Friday, 12 September 2008

Where were you..?

Gracchii tagged me in a politics meme, so I thought I'd comply. It's quite interesting to reflect on this, although a pattern definitely emerges. Plus it enables me to get up another post this morning and leave for the library fairly promptly. So here goes.

Where were you when you heard about…

The Death of Princess Diana: I was at home with my parents (this will be a bit of running theme, since all these events happened before or very shortly after my eighteenth birthday). I was vaguely waking up when it started to dawn on my mother that all was not as it usually was on Radio 4. Like many people I suppose, we assumed at first that the Queen Mother must have died and were terribly surprised when it turned out to be Diana. I remember being very relieved that it hadn’t happened the day before, because that would have been on my father’s birthday, and equally relieved that the funeral was on the 6th September and not the 5th, because that would have been my birthday. That probably makes me sound rather selfish, but my thirteen-year old self quickly became tired of the extent to which the nation poured out its grief on a woman most of them had never met, and never would have met. To be honest, I suspect my twenty-four year old self would have the same reaction. Whether the nation would or not is perhaps a more interesting question.

Margaret Thatcher's resignation 22nd November 1990: I was at home, since I was only seven at the time. I do remember it though, in fact it was probably one the first major political events of which I was aware. I sometimes think how odd it is that people of my age have one of a couple of big 'end of an era' landmarks as their first political memory, usually either Thatcher to the fall of the Berlin Wall.

Attack on the Twin Towers 11th September 2001: Again, at home, only a few weeks before I left for Cambridge for the very first time. I think I had just come home from work (I was selling ice cream at a Stately Home that summer, the long summer after I finished school) and I was talking to a friend on the phone. My mother came home from the supermarket and had heard about it on the radio in the car, so she just walked through the door and turned the television on. I wouldn’t say this event politicised me, but coming only a week after my eighteenth birthday it was certainly heralded the start of the era in which I tried to think properly about what happens in the world. Even though I used to read the newspaper every day, I don’t think I’d even been properly aware before that Bush was a Republican President and what that meant for America and for the rest of the world.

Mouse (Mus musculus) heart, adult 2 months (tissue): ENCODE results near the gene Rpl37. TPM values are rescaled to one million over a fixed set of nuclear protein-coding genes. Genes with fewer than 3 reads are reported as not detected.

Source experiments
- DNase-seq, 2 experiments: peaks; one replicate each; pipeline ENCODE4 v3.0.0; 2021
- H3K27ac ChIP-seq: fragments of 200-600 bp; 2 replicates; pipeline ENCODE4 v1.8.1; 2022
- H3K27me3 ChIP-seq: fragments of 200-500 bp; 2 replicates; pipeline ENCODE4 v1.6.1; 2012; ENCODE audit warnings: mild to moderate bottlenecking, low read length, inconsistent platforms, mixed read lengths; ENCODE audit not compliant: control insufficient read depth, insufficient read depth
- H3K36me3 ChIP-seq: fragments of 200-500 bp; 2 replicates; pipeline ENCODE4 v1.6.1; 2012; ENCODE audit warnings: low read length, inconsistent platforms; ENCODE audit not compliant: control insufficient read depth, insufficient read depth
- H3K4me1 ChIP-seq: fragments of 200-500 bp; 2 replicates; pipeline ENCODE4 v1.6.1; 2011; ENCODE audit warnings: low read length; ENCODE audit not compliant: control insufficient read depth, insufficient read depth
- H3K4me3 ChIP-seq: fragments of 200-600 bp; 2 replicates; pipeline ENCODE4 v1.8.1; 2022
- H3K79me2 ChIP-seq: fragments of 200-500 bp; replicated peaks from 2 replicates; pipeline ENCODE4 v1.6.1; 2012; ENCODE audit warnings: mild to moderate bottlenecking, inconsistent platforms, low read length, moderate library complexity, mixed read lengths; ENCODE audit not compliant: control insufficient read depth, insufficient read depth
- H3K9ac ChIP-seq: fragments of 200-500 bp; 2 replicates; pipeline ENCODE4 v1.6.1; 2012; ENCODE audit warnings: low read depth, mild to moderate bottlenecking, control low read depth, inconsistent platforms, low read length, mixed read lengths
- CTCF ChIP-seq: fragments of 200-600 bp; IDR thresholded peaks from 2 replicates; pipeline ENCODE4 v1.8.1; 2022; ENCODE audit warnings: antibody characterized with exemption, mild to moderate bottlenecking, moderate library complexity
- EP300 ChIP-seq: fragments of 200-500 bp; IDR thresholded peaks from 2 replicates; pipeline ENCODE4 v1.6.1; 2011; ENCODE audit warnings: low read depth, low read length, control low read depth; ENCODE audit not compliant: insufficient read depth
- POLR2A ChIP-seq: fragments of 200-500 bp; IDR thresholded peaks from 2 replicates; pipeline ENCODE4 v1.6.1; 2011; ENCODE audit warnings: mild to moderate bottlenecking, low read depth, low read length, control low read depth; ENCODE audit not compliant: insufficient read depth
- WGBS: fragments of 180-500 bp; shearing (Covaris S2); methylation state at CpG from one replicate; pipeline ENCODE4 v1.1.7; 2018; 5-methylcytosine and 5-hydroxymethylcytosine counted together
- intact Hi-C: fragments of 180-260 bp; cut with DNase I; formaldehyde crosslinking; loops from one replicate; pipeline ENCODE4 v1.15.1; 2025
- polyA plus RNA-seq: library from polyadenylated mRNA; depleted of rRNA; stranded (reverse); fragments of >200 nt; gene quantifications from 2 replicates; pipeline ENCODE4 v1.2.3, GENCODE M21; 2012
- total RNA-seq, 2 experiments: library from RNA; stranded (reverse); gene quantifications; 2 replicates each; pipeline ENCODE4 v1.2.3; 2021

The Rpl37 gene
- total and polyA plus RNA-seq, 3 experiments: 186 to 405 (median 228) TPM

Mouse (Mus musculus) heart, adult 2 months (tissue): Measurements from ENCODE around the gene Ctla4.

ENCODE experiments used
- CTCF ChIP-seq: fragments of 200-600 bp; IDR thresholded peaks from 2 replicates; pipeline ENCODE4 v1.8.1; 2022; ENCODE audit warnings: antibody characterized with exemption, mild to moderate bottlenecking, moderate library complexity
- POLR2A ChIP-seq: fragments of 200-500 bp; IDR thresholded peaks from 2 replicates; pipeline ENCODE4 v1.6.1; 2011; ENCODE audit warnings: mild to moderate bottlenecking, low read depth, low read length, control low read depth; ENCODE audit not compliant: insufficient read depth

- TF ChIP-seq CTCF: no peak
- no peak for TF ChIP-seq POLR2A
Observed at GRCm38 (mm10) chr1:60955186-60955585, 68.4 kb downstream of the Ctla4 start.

England vs Germany World Cup Semi-Final 1990: This was the first football match I ever watched. Come to think about it, it is one of only about three that I have ever watched, and most of those seem to have been England vs Germany World Cup/Euro. I was too young to stay up the end so I had to go to bed at half time. I don't think I missed much.

President Kennedy's assassination 22nd November 1963: As I am sure you will have realised by now, this happened twenty years before I was born. Actually, it kind of comes as a surprise to realise it is only twenty years, since it seems to belong to a much more distant era – I suspect as a result of the combination of black and white television and because I don’t remember much until the mid-1990s. I do, however, remember my mother telling me several times that she had as a twelve-year old heard about it from a neighbour walking home from school with her twin sister, and I remember being surprised that something political could happen that had people telling each other about it in the streets. Then of course September 11th happened and provided the same moment for my generation.

I tag Doug to continue this further, largely because I want to see if any of these have any resonance for an Australian, plus anyone else who feels so inclined.

4 comments:

Magic Cochin said...

Interesting read OV.
I remember finding out about Diana's death - we'd just got a dial up modem hooked up to a computer at home but had yet to try surfing the web. The evening before someone had recommended looking at the CNN site, so very early on Sunday morning and still in our jymjams we logged on and there on the screen in giant letters were the words 'Diana dead in Paris crash'. Woooah! was this some sort of sick joke?
A moment we'll never ever forget!

Celia

coelacanth said...

Diana for me - my friend told me on the phone (while I was at home with my parents).

My response: 'Pft. As if. You expect me to fall for that?'

Gracchi said...

Sal interesting list- its odd I had the same reaction to Diana in that I couldn't get that upset about it. I still treasure the fact that the FT reported it on an inside page- preferring to note that the DOW had fallen that day!

artyprat said...

I'll have a go at this meme:

1) Diana - I was at home, reading Teletext about 7a.m. Ran and woke my parents up to tell them. It did seem really weird: what was she doing in Paris? Who was this Dodi? We were so innocent!

2) Twin Towers - I was working in a warehouse packing boxes of charity cards in the summer vacation. The radio was on, so we heard the news. We didn't believe it. It was a movie stunt or it was a spoof. It wasn't until 5 p.m. when my mum collected me and confirmed it, that it was real. Until then, my image of the U.S.A. had been that it was a safe and hospitable country. How things change.

3) England vs Germany - no idea, no worries. No interest in sport, ever!

4) Kennedy - Oddly enough when people have mentioned pivotal moments in the 1960s to me, they talk about the Cuban Missile Crisis most. My dad remembers readings of Revelations at school, as they felt the world WAS about to end. One of my old teachers remembered staying up late to listen to the radio, being convinced that at any minute a Nuclear War would start.